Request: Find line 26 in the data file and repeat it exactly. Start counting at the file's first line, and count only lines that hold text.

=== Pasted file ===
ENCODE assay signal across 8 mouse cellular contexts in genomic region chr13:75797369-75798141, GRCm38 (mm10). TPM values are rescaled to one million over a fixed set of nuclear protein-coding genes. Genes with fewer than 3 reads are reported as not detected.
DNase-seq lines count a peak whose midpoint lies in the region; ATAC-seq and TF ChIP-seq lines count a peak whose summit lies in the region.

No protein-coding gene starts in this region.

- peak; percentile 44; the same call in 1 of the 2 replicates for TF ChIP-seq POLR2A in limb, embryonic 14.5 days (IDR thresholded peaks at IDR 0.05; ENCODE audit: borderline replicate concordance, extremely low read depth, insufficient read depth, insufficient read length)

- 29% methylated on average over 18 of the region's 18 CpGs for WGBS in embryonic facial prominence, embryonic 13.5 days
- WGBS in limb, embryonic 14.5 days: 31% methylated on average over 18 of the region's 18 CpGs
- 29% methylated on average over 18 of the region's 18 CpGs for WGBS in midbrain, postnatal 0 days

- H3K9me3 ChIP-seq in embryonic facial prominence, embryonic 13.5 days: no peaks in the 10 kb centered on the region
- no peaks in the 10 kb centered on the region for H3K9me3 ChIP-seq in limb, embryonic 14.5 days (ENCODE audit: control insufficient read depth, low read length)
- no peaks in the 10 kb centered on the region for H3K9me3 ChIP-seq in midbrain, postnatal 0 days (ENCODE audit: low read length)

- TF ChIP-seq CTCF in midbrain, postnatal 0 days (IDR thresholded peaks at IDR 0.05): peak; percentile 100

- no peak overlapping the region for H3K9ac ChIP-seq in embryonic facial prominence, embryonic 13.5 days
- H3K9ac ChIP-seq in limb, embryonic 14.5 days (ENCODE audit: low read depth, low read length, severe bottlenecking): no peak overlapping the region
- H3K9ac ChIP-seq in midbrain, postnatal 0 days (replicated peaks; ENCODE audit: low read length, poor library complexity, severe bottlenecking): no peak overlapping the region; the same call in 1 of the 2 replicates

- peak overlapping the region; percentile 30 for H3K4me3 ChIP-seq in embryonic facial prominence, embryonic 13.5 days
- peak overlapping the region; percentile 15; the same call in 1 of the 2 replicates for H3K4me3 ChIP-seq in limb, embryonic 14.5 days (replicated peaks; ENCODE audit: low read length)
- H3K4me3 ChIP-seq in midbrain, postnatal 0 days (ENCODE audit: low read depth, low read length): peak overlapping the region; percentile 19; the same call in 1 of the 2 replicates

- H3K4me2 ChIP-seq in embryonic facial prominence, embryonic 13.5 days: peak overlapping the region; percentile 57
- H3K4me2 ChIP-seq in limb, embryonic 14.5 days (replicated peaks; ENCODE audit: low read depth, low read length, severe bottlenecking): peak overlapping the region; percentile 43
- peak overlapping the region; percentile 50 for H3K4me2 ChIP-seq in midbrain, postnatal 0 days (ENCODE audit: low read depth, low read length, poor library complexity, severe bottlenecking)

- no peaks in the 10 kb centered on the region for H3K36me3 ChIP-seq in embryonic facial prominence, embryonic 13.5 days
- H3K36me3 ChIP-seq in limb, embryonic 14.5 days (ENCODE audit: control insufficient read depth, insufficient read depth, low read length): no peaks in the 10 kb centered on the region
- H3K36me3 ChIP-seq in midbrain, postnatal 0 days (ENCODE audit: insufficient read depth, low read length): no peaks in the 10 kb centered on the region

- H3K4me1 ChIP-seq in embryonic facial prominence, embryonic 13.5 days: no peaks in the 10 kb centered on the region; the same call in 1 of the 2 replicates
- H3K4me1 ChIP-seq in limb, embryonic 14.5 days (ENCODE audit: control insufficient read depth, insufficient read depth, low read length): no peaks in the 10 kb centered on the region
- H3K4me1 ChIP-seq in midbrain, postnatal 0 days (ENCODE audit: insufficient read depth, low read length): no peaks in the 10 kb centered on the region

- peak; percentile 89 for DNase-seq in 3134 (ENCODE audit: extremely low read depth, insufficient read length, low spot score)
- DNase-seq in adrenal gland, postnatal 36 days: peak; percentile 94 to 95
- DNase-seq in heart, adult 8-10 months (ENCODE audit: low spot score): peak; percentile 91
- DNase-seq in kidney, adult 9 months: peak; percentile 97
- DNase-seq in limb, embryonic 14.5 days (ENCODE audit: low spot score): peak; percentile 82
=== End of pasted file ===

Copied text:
- H3K4me1 ChIP-seq in midbrain, postnatal 0 days (ENCODE audit: insufficient read depth, low read length): no peaks in the 10 kb centered on the region